Whig, Politics, Voting, Democracy, Political parties
In Practicing Democracy, Douglas Bradburn observes: “American historians have overwhelmingly been Whig historians” (26). The phrase “Whig history” originated in Herbert Butterfield’s The Whig Interpretation of History, published in 1931. Whig historians used the past, Butterfield argued, to explain and sanction the triumph of liberal democracy in nineteenth-century Britain. By orienting their studies toward that achievement, historians failed to understand the past on its own terms. In the United States, Whig history manifests itself in the democratization model of development. This model presents the nation as democratizing steadily over time, with democracy encompassing free elections, an expanding electorate, and a two-party system. Andrew Robertson contends that historians of nineteenth-century American politics have especially adopted a Whig perspective (99). Many historians search for the roots of democracy in the early republic, and trace its rise from Thomas Jefferson to Andrew Jackson or Abraham Lincoln. The ten essays in this compelling new volume edited by Daniel Peart and Adam I. P. Smith challenge that Whig trajectory.
While Whig histories chart a linear path to democracy, the essays in Practicing Democracy present case studies of uneven development, improvisation, and instability. John L. Brooke conceptualizes historical time as “lumpy and punctuated” rather than “smooth and continuous” [End Page 155] (75). Similarly, Robertson depicts a “tortuous trajectory” of development, one in which “democratic ideology and practices ebbed and flowed” (99). Political participation also varied by ethnicity, sex, race, and class. Irish and German immigrants in New York City, Tyler Anbinder finds, remained largely disengaged from controversies like the Kansas–Nebraska Act that polarized Americans in the 1850s. Instead, immigrants focused on local issues such as schooling that affected them directly. Reeve Huston further stresses “the geographic and temporal unevenness” of democratic practices (55). Illustrating these variations, Daniel Peart demonstrates that during the Era of Good Feelings voter turnout was much higher in Illinois, a frontier state that lacked organized parties, than in Massachusetts, a state where partisanship persisted. This conclusion challenges the standard interpretation of that era as one of political apathy in which partisanship subsided. The era, Peart claims, should be called “the Era of Experimentation,” a label that applies to early republic politics in general (138). Graham A. Peck also highlights this political improvisation. A rapid turnover in officeholding in Illinois, he argues, gave voters numerous opportunities to elect new representatives. In constant dialogue with voters, politicians changed positions on issues to “reflect voters’ interests and judgments” (145). He concludes that the historical category “Second Party System” fails to convey that dynamism.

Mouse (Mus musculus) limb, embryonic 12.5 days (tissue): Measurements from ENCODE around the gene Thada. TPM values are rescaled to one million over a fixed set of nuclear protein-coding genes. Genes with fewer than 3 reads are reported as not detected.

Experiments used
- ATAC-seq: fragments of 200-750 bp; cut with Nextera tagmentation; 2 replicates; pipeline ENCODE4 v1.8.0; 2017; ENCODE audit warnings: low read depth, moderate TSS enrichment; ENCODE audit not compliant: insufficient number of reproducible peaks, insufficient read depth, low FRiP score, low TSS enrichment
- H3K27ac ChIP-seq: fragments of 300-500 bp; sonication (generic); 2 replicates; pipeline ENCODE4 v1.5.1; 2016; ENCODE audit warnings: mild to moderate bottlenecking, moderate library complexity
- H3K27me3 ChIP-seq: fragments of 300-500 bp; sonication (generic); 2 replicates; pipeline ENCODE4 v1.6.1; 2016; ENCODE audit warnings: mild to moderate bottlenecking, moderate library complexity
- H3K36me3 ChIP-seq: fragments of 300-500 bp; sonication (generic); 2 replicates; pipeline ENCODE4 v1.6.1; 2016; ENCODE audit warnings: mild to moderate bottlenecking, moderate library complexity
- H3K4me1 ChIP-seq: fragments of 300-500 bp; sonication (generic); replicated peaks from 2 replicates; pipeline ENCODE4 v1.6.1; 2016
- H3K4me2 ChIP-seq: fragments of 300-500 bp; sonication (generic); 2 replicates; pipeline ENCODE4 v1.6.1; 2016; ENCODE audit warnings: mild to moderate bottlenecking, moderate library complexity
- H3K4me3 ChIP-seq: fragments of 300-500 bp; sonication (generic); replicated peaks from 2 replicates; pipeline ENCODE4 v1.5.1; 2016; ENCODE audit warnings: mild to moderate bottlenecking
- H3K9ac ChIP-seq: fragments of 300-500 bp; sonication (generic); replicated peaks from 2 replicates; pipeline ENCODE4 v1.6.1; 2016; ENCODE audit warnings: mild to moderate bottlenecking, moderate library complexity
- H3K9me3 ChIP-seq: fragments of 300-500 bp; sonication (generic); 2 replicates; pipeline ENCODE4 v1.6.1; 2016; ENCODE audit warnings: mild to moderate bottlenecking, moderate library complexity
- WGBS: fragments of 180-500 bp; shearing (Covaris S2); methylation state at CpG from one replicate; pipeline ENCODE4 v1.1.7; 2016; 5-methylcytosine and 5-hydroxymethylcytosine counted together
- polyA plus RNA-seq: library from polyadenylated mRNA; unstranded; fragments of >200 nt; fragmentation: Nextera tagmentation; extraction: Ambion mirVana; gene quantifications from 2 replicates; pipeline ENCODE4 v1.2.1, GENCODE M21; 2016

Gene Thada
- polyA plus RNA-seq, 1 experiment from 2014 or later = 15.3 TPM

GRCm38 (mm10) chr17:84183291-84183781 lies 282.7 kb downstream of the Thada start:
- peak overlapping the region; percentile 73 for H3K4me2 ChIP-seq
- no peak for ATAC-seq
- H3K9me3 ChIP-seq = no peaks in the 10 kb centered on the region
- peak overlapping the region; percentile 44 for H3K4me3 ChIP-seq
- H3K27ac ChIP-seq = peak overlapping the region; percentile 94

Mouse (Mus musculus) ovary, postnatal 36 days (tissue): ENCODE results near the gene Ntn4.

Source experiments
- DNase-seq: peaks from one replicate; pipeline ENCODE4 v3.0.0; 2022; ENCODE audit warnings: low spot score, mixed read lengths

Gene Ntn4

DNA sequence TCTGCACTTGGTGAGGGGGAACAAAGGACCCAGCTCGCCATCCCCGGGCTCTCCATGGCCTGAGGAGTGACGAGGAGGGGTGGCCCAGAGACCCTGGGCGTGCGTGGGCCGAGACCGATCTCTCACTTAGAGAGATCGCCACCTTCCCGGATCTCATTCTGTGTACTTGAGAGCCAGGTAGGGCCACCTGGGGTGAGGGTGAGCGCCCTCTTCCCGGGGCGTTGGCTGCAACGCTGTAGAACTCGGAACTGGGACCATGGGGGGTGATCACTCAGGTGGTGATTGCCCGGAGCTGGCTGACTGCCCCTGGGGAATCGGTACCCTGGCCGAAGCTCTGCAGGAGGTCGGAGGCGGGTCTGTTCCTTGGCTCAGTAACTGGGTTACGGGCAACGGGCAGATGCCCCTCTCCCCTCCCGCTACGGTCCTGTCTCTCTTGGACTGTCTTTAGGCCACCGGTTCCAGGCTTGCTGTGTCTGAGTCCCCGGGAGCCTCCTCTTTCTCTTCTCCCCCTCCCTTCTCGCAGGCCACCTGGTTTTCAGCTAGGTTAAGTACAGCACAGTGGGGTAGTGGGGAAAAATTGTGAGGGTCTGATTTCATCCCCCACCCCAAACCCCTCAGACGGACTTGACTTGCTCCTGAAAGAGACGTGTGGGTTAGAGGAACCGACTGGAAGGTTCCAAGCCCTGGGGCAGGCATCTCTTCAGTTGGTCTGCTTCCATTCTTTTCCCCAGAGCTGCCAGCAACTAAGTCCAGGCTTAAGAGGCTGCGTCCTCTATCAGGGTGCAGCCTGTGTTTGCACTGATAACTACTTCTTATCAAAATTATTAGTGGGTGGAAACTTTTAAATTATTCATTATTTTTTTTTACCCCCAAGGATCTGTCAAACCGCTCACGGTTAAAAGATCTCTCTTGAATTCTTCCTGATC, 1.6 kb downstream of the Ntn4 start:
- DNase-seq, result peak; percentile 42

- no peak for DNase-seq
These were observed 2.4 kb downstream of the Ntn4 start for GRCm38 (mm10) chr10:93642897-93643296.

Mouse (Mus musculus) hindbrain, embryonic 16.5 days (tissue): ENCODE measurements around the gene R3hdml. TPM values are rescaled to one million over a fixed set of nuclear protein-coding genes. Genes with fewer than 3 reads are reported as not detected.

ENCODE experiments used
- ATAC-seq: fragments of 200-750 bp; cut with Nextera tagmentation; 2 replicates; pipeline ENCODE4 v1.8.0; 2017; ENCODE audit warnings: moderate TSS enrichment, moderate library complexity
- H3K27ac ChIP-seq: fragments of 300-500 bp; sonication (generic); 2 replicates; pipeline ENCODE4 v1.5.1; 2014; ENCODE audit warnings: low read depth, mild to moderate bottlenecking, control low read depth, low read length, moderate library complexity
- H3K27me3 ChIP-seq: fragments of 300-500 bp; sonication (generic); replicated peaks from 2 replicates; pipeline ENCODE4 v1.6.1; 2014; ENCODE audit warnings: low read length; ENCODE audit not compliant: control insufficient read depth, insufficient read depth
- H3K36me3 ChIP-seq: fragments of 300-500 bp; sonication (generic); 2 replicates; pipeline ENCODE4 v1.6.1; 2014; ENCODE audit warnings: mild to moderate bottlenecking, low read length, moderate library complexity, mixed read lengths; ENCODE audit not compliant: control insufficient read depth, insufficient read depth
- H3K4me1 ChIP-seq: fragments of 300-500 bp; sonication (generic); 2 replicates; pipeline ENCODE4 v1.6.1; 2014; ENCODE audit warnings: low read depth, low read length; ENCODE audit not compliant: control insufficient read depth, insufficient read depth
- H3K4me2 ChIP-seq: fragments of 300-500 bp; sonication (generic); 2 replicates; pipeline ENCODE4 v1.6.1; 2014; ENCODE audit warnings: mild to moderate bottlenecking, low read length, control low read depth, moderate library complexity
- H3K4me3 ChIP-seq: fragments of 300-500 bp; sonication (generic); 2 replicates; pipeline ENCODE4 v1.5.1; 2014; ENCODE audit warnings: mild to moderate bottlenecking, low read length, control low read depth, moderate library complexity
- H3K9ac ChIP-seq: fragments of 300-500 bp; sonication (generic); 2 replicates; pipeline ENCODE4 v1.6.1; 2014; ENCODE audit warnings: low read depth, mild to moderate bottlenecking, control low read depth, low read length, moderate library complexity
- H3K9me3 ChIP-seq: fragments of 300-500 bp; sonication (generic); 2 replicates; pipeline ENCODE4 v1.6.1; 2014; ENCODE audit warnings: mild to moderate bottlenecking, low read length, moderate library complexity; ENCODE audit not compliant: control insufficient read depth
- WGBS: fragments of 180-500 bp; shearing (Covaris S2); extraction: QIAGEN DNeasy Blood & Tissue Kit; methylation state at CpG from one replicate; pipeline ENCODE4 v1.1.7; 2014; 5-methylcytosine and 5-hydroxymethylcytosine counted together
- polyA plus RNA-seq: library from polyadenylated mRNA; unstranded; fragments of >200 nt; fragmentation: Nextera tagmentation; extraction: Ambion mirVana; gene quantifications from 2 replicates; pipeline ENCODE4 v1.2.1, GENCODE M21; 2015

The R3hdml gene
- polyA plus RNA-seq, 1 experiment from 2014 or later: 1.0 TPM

Yet, many historians remain attached to the “Party System” concept, arguing that competitive political parties fueled democratization. Americans inherited this obsession with a two-party system, Bradburn argues, from early modern England: “The men who built the first party politics in the United States were ideological Whigs whose histories of England were filled with sharp dialectical fights between advocates for prerogative power and martyrs for liberty,” from the Parliamentarians and Royalists of the Civil War to the Whigs and Tories thereafter (40). This legacy, Bradburn maintains, shapes “the way too many American historians still write the history of their country” (41). Whig historians begin their inquiries with the two-party system, and then look backward to explain its origins and development. In his study of the movement to consolidate the city and suburbs of Philadelphia in 1851, Andrew Heath stresses that looking backward can be deceptive. Previous historians have seen consolidation as foreshadowing the urban machine politics of the late nineteenth century, but Heath argues that if one “look[s] forward from [End Page 156] . . . 1851, . . . the rise of boss rule does not seem preordained” (224). Instead, the consolidation movement reflected the reform and anti-party sentiments of elite Philadelphians in the 1850s, a group more interested in resurrecting Federalist notions of deference than in anticipating the political future.
Several other essays in Practicing Democracy look beyond political parties for...